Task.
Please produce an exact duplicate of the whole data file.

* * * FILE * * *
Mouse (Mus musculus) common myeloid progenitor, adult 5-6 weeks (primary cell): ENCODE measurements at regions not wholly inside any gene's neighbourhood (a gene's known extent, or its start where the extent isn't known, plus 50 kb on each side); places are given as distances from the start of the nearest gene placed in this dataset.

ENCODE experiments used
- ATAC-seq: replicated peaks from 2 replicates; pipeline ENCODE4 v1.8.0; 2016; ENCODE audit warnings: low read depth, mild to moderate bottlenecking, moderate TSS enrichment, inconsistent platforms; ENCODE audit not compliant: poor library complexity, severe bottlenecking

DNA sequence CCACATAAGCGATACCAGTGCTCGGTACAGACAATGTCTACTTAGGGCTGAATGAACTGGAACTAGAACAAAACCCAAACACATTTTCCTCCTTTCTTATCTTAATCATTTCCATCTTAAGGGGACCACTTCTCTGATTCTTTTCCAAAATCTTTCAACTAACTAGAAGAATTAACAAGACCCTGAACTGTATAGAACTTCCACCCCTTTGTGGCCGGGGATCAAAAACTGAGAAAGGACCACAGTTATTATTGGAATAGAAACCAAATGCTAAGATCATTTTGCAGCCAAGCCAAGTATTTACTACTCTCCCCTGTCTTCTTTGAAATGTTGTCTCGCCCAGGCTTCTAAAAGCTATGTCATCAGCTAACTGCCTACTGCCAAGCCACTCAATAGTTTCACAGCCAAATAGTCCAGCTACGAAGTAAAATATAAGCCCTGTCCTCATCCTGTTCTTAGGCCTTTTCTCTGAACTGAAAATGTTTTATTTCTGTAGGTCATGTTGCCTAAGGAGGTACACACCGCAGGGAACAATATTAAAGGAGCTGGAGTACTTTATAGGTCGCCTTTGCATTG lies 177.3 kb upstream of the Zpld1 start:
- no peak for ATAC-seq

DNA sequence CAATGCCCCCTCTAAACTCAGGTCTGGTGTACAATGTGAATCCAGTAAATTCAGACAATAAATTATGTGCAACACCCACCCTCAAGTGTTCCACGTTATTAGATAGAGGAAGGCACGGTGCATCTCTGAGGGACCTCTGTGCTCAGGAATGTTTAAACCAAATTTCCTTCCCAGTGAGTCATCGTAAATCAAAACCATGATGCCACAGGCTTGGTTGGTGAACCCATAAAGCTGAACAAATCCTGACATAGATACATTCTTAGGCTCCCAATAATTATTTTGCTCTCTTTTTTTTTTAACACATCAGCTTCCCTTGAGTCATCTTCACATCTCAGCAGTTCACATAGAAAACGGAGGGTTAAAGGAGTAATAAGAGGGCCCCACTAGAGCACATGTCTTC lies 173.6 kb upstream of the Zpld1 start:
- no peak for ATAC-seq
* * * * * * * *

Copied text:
Mouse (Mus musculus) common myeloid progenitor, adult 5-6 weeks (primary cell): ENCODE measurements at regions not wholly inside any gene's neighbourhood (a gene's known extent, or its start where the extent isn't known, plus 50 kb on each side); places are given as distances from the start of the nearest gene placed in this dataset.

ENCODE experiments used
- ATAC-seq: replicated peaks from 2 replicates; pipeline ENCODE4 v1.8.0; 2016; ENCODE audit warnings: low read depth, mild to moderate bottlenecking, moderate TSS enrichment, inconsistent platforms; ENCODE audit not compliant: poor library complexity, severe bottlenecking

DNA sequence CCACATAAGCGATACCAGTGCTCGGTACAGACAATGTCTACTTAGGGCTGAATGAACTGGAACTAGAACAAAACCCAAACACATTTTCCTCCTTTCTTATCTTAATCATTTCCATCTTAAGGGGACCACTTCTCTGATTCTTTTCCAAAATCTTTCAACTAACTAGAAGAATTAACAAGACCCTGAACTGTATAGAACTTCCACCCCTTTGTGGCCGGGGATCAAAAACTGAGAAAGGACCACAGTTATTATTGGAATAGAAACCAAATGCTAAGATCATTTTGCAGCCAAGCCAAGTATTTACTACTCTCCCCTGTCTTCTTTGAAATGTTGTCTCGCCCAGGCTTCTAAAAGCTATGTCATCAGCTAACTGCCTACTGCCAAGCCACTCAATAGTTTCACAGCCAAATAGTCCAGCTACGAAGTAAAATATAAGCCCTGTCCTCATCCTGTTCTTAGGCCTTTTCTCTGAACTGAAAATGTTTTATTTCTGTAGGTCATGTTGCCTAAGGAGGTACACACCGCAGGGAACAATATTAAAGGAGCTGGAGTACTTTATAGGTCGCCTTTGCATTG lies 177.3 kb upstream of the Zpld1 start:
- no peak for ATAC-seq

DNA sequence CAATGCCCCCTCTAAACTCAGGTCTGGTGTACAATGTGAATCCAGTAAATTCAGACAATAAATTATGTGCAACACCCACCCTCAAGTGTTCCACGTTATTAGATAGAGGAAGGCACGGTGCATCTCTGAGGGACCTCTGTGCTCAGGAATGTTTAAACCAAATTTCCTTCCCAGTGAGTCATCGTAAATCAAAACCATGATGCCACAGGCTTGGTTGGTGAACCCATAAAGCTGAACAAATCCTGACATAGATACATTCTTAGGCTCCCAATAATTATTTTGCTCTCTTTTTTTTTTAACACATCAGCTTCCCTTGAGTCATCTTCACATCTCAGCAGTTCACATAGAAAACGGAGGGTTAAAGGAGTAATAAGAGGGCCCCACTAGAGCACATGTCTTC lies 173.6 kb upstream of the Zpld1 start:
- no peak for ATAC-seq